Each year, many Northwestern students and recent graduates apply to law school. The best preparation for law school is simply to get the most out of your liberal arts education. There is no specific major you must choose and no particular set of courses you must complete in order to prepare for law school. Your College Adviser can help you make academic decisions and devise a strategy for positioning yourself to make a successful application. University Career Services can also help you; they offer a range of pre-law advice, and they maintain a detailed list of pre-law resources.
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If you are considering a career in law, then during your undergraduate years you should develop your intellectual abilities as much as possible, while also exploring whether your initial interest in the law is sufficient to carry you on through law school and a law or law-related career.
Develop key skills
A liberal arts education prepares you for law school because it prompts you to think critically about broad issues from multiple vantage points. You develop the ability to write cogently and coherently, to analyze carefully and accurately, to reason logically, and to speak effectively and articulately. These are the skills which will take you farthest in law school and the practice of law, and these are the skills which law schools look for in applicants. It doesn't matter whether you develop these skills by analyzing political institutions, metaphysical arguments, underlying syntactic structures, or molecular structures; what matters is that you learn to use your mind effectively in a range of intellectual domains. Look for courses that demand a considerable amount of challenging reading and writing, especially small classes and seminars which can give you opportunities to develop your speaking ability. It is also vital to build strong relationships with a few faculty members who can write detailed recommendations for you. Your College Adviser can help you make these academic decisions.
Consider Weinberg's Legal Studies program
The Legal Studies Program provides opportunities for undergraduates to learn about legal issues, legal institutions, legal actors, and legal processes. It offers both a minor and an adjunct major, as well as individual courses that may be of interest to you as you consider a law career.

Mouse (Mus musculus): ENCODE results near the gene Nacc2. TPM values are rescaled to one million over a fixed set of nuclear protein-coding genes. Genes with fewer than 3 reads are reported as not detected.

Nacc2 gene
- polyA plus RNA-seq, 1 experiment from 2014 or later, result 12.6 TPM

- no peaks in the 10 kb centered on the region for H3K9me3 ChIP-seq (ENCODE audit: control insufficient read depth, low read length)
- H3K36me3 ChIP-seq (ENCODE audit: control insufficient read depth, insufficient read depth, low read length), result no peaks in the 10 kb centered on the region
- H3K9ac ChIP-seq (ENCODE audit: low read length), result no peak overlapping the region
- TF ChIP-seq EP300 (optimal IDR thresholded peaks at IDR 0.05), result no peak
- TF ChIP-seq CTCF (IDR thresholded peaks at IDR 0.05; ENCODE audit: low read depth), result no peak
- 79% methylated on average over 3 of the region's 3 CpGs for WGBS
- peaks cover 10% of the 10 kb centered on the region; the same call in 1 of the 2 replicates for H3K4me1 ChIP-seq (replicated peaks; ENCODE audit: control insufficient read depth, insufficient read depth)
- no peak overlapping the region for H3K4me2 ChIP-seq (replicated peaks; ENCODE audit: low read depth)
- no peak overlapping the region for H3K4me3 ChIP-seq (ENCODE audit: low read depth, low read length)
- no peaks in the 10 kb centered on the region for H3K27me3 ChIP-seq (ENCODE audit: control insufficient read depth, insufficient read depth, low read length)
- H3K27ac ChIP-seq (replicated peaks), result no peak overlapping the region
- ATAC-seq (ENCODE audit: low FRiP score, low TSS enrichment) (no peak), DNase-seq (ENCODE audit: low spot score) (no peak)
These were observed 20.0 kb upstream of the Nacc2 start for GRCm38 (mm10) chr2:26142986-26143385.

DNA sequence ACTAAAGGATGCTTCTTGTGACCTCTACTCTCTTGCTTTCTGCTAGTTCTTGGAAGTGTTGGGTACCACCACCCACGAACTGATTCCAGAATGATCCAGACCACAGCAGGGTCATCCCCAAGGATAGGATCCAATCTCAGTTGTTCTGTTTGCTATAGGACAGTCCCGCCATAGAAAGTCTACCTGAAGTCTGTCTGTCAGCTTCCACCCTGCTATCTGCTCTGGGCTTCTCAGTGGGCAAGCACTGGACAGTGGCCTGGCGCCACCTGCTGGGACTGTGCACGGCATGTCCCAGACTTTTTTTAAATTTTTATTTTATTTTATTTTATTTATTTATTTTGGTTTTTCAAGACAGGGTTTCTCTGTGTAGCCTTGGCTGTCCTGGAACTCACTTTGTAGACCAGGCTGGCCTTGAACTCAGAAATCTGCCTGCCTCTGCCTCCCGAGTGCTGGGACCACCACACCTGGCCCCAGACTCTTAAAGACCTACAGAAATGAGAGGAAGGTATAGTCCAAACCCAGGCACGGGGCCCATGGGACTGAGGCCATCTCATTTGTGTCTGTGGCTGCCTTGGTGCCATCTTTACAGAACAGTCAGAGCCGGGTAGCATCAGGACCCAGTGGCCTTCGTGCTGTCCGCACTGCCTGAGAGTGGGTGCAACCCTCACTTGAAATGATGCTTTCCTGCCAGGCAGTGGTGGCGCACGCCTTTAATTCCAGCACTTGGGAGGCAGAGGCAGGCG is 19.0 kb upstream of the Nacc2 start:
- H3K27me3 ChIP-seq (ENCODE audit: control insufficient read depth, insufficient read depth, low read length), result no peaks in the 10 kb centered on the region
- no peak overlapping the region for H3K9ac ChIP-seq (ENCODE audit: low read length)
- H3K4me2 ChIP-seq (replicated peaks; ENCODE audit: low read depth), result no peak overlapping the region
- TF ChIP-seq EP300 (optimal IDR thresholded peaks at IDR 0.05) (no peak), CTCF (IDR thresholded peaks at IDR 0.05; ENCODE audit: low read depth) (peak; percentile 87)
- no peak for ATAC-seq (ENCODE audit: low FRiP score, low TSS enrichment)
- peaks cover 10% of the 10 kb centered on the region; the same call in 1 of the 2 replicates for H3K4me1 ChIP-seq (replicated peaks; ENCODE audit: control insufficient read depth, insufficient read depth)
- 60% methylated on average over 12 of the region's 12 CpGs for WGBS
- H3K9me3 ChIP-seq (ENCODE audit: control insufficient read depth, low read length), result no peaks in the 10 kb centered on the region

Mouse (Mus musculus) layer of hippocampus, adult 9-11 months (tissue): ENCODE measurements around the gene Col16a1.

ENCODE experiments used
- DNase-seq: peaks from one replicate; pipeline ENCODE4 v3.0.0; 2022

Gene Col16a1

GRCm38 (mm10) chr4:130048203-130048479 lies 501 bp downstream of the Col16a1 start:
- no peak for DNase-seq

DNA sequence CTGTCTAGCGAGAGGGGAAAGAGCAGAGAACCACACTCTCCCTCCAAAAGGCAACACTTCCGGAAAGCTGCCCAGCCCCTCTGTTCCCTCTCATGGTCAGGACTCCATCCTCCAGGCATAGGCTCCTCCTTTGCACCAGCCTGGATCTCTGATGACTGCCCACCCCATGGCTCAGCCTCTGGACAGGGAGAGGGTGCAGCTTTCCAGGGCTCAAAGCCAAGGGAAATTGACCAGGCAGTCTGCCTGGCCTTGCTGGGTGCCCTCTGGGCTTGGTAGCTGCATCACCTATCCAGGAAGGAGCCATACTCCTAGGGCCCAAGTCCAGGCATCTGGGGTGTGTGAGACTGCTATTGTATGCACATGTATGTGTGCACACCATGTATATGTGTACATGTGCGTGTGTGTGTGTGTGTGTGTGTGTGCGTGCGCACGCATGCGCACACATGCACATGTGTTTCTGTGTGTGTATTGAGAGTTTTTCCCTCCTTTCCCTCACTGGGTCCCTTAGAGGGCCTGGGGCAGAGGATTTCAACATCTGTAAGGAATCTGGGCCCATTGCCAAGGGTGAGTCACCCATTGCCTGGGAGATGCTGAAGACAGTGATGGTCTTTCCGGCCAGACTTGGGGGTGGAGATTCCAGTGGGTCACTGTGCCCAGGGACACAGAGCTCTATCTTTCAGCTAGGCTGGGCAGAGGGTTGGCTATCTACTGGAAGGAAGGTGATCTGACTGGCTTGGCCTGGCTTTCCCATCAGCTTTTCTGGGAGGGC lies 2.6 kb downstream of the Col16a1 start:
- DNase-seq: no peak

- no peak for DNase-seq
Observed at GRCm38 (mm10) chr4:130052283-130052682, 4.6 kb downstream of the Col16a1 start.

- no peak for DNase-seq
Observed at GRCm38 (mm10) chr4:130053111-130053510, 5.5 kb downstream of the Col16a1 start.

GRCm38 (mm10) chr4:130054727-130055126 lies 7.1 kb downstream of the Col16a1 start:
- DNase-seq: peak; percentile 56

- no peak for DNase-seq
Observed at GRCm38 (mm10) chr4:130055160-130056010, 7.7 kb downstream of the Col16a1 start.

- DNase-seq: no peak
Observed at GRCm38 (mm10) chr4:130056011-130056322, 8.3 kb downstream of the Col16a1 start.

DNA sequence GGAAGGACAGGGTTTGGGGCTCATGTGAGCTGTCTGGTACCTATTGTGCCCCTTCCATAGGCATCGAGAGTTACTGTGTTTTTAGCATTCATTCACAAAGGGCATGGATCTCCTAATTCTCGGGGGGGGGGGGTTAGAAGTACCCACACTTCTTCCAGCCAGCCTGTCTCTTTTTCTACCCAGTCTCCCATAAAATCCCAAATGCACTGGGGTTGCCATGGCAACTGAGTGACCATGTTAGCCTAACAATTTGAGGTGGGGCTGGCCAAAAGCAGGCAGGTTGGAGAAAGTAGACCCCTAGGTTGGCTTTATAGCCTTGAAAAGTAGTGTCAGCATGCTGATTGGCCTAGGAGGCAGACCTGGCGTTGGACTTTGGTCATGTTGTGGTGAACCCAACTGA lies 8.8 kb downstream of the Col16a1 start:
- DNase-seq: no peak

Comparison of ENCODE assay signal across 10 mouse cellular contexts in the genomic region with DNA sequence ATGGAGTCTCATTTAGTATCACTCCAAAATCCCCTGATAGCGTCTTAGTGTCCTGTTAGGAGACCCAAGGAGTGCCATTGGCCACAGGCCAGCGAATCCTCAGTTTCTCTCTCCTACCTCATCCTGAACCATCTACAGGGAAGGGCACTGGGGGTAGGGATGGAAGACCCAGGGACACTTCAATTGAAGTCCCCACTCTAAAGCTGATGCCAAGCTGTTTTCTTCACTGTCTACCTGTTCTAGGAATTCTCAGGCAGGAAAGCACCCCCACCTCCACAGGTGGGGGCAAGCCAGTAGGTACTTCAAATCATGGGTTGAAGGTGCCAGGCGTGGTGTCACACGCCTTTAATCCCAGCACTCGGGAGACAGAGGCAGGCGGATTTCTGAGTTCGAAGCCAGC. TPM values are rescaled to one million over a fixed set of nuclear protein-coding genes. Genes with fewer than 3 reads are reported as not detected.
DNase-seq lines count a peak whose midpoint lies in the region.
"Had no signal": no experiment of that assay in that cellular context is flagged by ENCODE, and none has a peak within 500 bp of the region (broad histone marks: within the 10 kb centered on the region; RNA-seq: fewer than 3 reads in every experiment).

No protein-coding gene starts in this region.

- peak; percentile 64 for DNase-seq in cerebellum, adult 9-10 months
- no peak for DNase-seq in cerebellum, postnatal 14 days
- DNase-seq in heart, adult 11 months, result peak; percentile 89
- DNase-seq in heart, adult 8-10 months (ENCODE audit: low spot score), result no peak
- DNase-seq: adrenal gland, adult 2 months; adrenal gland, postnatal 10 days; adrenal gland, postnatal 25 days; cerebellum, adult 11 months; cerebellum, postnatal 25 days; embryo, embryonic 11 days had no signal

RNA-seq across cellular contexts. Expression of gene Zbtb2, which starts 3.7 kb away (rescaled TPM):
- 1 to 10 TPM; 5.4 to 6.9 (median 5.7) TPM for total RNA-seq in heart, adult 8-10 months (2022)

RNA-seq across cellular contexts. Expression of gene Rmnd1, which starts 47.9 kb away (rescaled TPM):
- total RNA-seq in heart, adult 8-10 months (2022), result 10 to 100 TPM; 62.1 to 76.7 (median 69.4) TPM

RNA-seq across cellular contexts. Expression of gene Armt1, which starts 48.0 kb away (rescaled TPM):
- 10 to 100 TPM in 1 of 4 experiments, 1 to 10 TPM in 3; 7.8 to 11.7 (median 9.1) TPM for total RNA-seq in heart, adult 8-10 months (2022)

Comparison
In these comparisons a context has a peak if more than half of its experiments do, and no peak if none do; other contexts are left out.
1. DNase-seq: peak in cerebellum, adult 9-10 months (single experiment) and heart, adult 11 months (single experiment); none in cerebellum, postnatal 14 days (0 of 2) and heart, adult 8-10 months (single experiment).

Consider a Chicago Field Studies' law internship
Chicago Field Studies (CFS) coordinates full-time internships for credit in legal fields, as well as part-time internships in social justice, civic engagement, and community research, among other programs. An internship through CFS can be a great way to learn about a law-related field, gain work experience, and link your academic and professional interests.
Learn about the legal practice
There is a practical element to preparing to apply to law school: you should learn more about what law school and legal practice are really like. You can do this through internships and extracurricular activities, as well as by thoroughly researching your law school options. Consult Career Service's resource page for ways to learn more about law school and the legal profession in general. The website of the Law School Admissions Council is an excellent source of information too. Finally, the Northwestern Alumni Association Externship Program (NEXT) arranges opportunities to "shadow" NU alumni at their workplace for one to three days. This is an excellent opportunity to learn first-hand about a particular profession, including the law.
The two most important factors in gaining admission to law schools are your GPA and your score on the LSAT. That being said, however, your GPA will be considered in light of the school and courses in which you earned it. You have to strike a balance between the desire to get the highest GPA possible and the equally compelling need to have a GPA that represents real intellectual heft.
Law schools do look beyond the numbers. They want to learn the following from your application and your record: that you have a good, well-trained mind; that you have what it takes to succeed in law school and the legal profession; and that you would bring something unique to your law school class. This latter point is especially important since such a large part of law school learning results from peer-group interactions. Your College Adviser can help you put your studies and experiences into perspective as you prepare to apply, and advisers at Career Services will be glad to speak to you in more detail about preparing your personal essay, choosing which professors to ask for recommendations, and deciding which schools to apply to. You can also consult Career Services' pre-law resources for more information.